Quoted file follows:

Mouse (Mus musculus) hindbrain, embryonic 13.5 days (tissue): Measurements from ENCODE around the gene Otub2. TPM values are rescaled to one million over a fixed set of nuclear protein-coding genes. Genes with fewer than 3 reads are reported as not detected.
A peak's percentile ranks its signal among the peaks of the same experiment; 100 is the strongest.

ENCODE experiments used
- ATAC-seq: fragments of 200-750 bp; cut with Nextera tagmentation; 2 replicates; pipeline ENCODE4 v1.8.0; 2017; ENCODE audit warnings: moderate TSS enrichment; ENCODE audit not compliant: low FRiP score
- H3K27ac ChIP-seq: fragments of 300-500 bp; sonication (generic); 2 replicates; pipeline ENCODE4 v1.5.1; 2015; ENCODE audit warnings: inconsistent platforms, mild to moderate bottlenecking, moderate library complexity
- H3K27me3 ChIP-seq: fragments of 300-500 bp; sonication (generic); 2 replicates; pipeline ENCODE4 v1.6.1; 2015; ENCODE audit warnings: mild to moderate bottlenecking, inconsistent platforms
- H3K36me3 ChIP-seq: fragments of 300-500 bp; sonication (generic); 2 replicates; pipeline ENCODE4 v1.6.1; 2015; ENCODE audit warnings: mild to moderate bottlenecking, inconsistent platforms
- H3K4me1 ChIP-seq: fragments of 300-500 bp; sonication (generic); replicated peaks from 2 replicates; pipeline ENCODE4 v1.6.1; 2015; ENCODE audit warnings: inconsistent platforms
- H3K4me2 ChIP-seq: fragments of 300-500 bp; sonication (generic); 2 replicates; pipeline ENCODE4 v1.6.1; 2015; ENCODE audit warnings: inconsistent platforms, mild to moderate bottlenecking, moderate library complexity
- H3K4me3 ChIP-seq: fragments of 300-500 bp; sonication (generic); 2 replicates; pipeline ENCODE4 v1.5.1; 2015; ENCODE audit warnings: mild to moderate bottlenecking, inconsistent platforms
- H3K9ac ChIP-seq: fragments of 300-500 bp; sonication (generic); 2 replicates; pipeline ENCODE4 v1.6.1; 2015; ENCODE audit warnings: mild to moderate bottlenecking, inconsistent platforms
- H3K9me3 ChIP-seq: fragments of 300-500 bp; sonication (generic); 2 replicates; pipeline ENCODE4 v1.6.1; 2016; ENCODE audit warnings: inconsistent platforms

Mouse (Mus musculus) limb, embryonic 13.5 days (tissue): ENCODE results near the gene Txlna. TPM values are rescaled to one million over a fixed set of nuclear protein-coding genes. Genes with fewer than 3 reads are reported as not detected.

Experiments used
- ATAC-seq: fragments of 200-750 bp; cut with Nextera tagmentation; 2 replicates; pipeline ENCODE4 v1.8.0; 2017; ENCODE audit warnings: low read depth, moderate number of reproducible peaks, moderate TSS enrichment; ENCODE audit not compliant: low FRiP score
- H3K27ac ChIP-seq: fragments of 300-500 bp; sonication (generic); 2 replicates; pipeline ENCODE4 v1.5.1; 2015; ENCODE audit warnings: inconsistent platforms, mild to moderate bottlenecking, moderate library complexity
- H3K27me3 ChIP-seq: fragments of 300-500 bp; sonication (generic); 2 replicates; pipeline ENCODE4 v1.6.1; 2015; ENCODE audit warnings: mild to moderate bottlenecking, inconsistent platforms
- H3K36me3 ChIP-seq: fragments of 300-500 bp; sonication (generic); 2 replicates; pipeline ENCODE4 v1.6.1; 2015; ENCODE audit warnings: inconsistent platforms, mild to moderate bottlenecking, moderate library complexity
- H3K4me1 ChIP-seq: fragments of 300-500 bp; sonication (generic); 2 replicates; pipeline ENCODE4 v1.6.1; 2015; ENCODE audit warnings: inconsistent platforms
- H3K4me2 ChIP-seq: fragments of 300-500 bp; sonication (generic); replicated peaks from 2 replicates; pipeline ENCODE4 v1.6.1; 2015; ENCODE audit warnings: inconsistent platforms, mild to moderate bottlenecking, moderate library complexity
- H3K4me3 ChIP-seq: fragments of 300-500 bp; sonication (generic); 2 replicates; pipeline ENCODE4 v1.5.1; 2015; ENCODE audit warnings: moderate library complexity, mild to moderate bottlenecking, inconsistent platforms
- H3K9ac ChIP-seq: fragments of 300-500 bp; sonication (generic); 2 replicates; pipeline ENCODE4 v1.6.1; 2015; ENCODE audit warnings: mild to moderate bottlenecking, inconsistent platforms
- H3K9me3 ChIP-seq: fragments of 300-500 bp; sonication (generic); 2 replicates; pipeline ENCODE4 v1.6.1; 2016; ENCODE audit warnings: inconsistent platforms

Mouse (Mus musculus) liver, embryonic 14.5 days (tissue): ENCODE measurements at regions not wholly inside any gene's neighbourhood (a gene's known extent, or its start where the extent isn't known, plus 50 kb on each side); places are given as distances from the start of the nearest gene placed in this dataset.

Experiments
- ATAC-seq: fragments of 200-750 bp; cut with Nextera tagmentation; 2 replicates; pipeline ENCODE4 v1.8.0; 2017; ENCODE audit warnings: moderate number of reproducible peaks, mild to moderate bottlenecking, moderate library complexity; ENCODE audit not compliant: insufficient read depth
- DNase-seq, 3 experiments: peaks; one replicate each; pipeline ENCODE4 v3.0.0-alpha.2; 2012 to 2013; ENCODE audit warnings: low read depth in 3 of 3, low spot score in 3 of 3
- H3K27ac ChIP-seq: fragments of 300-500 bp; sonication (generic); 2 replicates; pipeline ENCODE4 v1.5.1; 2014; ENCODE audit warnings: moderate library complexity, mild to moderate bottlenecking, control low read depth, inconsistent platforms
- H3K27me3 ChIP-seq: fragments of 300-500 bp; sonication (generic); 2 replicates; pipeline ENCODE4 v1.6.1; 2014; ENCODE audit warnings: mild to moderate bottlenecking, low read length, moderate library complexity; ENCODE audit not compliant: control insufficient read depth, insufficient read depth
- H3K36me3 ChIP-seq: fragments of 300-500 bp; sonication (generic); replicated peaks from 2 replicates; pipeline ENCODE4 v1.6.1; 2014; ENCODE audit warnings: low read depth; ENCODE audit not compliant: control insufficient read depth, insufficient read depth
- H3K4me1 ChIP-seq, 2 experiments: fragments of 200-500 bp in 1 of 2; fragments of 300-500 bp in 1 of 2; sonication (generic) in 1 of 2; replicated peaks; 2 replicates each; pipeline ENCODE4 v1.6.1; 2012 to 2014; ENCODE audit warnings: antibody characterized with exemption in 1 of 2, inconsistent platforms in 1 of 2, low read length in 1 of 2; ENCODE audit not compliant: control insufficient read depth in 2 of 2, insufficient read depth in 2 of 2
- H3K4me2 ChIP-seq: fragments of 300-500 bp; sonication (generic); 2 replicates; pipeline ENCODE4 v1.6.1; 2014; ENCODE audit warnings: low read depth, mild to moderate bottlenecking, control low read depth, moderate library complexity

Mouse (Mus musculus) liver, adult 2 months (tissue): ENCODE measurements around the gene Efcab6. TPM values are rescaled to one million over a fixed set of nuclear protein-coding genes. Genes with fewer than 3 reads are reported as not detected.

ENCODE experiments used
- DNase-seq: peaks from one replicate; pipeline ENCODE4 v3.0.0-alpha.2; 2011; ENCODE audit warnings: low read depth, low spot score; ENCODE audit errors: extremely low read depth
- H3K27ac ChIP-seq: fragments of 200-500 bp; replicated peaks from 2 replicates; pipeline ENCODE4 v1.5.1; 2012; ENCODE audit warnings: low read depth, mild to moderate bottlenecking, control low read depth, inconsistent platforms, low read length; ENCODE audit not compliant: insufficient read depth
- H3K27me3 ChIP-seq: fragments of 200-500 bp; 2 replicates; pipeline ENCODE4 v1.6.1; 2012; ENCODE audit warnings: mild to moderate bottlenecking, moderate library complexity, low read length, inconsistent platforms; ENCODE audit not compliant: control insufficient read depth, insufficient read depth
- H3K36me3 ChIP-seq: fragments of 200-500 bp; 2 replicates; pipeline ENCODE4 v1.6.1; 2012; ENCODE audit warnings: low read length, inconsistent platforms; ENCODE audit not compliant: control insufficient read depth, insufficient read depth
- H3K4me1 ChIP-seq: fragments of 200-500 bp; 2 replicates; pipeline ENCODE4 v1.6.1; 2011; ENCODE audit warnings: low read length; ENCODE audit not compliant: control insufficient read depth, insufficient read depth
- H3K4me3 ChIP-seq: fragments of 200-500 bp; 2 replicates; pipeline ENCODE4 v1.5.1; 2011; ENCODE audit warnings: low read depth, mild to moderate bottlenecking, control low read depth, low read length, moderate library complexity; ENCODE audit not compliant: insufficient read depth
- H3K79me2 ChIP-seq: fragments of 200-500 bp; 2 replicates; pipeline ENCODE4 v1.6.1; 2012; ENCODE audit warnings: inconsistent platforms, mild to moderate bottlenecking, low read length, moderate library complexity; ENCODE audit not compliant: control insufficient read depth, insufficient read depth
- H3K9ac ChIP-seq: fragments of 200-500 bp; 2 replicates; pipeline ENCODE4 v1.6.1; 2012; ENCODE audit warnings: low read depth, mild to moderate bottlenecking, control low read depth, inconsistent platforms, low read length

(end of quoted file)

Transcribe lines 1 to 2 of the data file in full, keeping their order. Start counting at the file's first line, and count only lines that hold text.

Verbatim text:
Mouse (Mus musculus) hindbrain, embryonic 13.5 days (tissue): Measurements from ENCODE around the gene Otub2. TPM values are rescaled to one million over a fixed set of nuclear protein-coding genes. Genes with fewer than 3 reads are reported as not detected.
A peak's percentile ranks its signal among the peaks of the same experiment; 100 is the strongest.